Skin cells from humans can be revamped into pro-clotting cells called platelets, according to a study published on November 22 in the Journal of Experimental Medicine (www.jem.org). Patients with diseases causing thrombocytopenia—platelet deficiency—often require repeated transfusions with platelets obtained from healthy donors.
But donor platelet isolation is expensive and labor intensive, and donor platelets can be attacked by the patient's immune systems as "foreign." Therefore, Koji Eto and colleagues sought a method for generating custom-made platelets from patients' own cells.
The team first reprogrammed human skin cells to a more primitive, stem cell–like state; these cells were then cultured in a cocktail of platelet-promoting soluble factors. The resulting platelets circulated and accumulated in blood clots when injected into platelet-deficient mice, behaving just like normal platelets.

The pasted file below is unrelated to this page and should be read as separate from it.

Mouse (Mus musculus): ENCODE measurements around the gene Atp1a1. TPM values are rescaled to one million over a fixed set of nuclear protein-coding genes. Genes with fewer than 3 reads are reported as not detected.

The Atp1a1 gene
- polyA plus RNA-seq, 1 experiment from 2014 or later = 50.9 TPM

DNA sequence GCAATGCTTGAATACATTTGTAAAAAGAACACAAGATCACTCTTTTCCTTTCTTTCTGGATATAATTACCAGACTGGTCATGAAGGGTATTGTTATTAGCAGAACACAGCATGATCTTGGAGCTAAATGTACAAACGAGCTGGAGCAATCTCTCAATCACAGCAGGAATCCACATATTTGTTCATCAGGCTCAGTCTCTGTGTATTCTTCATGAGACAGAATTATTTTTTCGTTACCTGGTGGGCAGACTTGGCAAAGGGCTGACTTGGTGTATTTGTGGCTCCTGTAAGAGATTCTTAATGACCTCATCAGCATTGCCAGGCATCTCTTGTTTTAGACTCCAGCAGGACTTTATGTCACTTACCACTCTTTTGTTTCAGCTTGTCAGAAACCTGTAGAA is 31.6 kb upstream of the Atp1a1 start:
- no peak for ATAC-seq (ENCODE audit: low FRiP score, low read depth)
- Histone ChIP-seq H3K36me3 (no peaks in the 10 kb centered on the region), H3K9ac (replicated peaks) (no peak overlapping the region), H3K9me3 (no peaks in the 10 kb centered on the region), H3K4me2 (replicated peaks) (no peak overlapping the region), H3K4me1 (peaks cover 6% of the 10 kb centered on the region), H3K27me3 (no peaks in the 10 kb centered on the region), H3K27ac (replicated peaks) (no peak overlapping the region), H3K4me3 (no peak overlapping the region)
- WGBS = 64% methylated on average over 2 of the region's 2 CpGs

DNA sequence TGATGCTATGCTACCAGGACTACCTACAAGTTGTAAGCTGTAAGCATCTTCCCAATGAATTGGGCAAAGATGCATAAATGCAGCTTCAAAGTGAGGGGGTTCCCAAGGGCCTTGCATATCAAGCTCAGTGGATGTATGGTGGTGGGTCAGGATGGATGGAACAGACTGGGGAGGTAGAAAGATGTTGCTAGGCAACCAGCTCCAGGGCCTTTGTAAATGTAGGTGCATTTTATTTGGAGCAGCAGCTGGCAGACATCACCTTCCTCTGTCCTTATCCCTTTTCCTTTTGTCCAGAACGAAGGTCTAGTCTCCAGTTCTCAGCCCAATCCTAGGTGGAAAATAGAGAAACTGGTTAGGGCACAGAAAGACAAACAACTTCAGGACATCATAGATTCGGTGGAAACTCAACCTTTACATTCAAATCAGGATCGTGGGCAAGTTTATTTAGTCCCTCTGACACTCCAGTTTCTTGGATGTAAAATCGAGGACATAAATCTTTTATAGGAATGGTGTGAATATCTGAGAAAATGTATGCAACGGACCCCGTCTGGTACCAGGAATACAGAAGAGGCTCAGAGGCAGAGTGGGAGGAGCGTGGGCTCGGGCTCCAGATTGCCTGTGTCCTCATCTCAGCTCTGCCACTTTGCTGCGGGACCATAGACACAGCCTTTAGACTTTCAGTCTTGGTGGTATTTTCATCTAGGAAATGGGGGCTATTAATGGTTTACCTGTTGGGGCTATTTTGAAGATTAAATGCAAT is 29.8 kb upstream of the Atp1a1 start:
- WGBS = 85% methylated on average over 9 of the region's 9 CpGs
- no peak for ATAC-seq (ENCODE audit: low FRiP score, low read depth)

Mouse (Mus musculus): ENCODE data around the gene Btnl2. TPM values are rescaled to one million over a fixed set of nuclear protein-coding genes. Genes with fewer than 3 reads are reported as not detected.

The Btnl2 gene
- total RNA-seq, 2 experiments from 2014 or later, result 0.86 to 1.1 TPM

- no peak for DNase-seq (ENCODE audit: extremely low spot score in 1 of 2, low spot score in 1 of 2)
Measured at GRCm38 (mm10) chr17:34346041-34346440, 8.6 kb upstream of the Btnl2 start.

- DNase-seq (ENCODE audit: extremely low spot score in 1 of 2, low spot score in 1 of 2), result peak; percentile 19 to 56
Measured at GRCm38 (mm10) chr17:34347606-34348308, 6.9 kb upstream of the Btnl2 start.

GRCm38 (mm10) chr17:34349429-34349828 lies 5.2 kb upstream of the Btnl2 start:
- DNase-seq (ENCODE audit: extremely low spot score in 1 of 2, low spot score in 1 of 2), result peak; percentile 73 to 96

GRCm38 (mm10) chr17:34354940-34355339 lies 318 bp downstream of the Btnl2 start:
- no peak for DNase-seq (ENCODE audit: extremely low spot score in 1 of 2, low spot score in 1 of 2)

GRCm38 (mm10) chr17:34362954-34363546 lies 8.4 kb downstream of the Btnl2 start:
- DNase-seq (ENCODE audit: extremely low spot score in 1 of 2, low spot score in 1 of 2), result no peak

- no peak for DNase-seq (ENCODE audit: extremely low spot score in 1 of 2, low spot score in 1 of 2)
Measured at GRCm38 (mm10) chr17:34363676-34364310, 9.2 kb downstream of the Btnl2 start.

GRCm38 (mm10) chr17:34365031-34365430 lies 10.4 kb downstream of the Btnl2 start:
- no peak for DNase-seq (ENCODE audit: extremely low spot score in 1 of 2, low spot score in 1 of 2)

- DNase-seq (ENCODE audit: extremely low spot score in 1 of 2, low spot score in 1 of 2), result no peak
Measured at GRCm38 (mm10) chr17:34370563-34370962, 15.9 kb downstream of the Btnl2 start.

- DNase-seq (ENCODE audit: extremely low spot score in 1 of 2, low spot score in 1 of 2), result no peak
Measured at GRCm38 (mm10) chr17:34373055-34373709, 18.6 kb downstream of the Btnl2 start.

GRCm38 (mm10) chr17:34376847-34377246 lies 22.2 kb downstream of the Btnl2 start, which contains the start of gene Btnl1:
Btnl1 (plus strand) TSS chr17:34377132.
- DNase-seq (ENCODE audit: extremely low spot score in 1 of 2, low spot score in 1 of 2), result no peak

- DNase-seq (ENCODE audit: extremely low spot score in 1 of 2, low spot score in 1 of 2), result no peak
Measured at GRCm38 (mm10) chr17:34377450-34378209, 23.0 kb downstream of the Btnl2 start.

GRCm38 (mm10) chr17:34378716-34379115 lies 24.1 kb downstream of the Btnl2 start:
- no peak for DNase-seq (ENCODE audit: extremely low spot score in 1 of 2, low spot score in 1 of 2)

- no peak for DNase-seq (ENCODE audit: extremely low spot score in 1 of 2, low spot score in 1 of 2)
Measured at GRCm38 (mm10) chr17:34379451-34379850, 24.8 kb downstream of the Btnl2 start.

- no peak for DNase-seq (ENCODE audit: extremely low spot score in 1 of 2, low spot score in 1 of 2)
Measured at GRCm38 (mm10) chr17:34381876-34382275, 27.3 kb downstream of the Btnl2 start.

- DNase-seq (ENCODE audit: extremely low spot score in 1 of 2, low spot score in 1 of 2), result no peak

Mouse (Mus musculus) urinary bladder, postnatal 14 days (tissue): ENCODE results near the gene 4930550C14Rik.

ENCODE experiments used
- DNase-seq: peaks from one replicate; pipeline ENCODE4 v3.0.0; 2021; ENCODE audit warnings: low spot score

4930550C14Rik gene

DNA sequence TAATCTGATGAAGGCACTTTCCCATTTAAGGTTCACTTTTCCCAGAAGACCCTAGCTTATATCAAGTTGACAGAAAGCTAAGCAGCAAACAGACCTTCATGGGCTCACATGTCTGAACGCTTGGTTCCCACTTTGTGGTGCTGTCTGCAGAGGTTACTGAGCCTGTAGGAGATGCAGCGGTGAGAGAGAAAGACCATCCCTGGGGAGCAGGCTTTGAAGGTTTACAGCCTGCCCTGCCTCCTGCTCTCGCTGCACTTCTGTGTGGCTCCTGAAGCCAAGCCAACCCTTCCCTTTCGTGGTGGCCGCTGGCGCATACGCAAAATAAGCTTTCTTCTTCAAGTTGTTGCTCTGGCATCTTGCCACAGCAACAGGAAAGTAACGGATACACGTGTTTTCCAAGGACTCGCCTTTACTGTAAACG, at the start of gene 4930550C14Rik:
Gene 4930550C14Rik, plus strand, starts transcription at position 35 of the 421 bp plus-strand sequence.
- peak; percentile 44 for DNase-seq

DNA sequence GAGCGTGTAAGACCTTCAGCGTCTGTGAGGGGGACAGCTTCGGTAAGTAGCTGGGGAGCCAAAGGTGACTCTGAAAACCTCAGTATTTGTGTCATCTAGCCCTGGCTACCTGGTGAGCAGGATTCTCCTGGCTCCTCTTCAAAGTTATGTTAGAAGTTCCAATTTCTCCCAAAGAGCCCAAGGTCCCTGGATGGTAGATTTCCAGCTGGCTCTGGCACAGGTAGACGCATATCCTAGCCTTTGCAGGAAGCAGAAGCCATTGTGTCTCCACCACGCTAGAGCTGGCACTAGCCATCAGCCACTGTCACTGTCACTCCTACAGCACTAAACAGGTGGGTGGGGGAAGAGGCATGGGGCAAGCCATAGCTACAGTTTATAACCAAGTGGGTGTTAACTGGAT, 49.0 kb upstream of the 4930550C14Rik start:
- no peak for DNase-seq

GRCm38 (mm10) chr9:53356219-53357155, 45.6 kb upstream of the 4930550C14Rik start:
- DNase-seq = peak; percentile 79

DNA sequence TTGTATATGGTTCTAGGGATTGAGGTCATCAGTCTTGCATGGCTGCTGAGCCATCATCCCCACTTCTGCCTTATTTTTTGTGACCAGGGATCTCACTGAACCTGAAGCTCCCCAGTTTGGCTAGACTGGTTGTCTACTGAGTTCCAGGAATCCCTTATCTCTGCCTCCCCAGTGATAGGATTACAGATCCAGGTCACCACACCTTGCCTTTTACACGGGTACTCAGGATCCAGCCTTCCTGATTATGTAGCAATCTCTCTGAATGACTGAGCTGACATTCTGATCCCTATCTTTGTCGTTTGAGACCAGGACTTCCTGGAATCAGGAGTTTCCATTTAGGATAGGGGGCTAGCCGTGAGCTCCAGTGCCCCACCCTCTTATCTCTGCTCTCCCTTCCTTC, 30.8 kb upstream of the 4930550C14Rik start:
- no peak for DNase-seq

Although additional work is needed to ensure that the culture-derived platelets function like normal healthy platelets, these findings represent an important step toward making patient-specific platelets clinically available.
About The Journal of Experimental Medicine
The Journal of Experimental Medicine (JEM) is published by The Rockefeller University Press. All editorial decisions on manuscripts submitted are made by active scientists in conjunction with our in-house scientific editors. JEM content is posted to PubMed Central, where it is available to the public for free six months after publication. Authors retain copyright of their published works and third parties may reuse the content for non-commercial purposes under a creative commons license. For more information, please visit www.jem.org.
Takayama, N., et al. 2010. J. Exp. Med. doi:10.1084/jem.20100844.
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